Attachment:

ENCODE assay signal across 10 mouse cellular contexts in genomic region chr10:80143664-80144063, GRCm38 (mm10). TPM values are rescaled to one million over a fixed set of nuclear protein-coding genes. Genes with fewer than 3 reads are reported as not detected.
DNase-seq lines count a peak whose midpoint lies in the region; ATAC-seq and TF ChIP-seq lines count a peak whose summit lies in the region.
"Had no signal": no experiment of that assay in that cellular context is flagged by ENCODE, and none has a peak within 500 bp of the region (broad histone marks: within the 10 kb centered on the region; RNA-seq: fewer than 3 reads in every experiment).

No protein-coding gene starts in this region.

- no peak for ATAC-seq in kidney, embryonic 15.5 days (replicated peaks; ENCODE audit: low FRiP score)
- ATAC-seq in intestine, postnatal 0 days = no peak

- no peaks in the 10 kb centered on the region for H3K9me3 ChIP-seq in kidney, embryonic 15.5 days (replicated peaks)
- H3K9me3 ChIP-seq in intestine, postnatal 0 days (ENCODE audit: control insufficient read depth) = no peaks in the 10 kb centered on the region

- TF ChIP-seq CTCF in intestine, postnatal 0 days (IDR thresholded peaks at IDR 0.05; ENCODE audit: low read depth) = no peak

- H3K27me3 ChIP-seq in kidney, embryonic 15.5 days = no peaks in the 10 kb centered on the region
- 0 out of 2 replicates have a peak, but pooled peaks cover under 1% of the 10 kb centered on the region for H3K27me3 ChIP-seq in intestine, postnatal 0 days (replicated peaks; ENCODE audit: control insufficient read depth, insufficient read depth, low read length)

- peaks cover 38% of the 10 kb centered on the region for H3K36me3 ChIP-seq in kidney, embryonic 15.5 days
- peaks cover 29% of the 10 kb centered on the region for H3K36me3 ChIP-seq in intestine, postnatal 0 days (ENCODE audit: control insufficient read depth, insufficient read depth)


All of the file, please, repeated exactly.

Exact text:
ENCODE assay signal across 10 mouse cellular contexts in genomic region chr10:80143664-80144063, GRCm38 (mm10). TPM values are rescaled to one million over a fixed set of nuclear protein-coding genes. Genes with fewer than 3 reads are reported as not detected.
DNase-seq lines count a peak whose midpoint lies in the region; ATAC-seq and TF ChIP-seq lines count a peak whose summit lies in the region.
"Had no signal": no experiment of that assay in that cellular context is flagged by ENCODE, and none has a peak within 500 bp of the region (broad histone marks: within the 10 kb centered on the region; RNA-seq: fewer than 3 reads in every experiment).

No protein-coding gene starts in this region.

- no peak for ATAC-seq in kidney, embryonic 15.5 days (replicated peaks; ENCODE audit: low FRiP score)
- ATAC-seq in intestine, postnatal 0 days = no peak

- no peaks in the 10 kb centered on the region for H3K9me3 ChIP-seq in kidney, embryonic 15.5 days (replicated peaks)
- H3K9me3 ChIP-seq in intestine, postnatal 0 days (ENCODE audit: control insufficient read depth) = no peaks in the 10 kb centered on the region

- TF ChIP-seq CTCF in intestine, postnatal 0 days (IDR thresholded peaks at IDR 0.05; ENCODE audit: low read depth) = no peak

- H3K27me3 ChIP-seq in kidney, embryonic 15.5 days = no peaks in the 10 kb centered on the region
- 0 out of 2 replicates have a peak, but pooled peaks cover under 1% of the 10 kb centered on the region for H3K27me3 ChIP-seq in intestine, postnatal 0 days (replicated peaks; ENCODE audit: control insufficient read depth, insufficient read depth, low read length)

- peaks cover 38% of the 10 kb centered on the region for H3K36me3 ChIP-seq in kidney, embryonic 15.5 days
- peaks cover 29% of the 10 kb centered on the region for H3K36me3 ChIP-seq in intestine, postnatal 0 days (ENCODE audit: control insufficient read depth, insufficient read depth)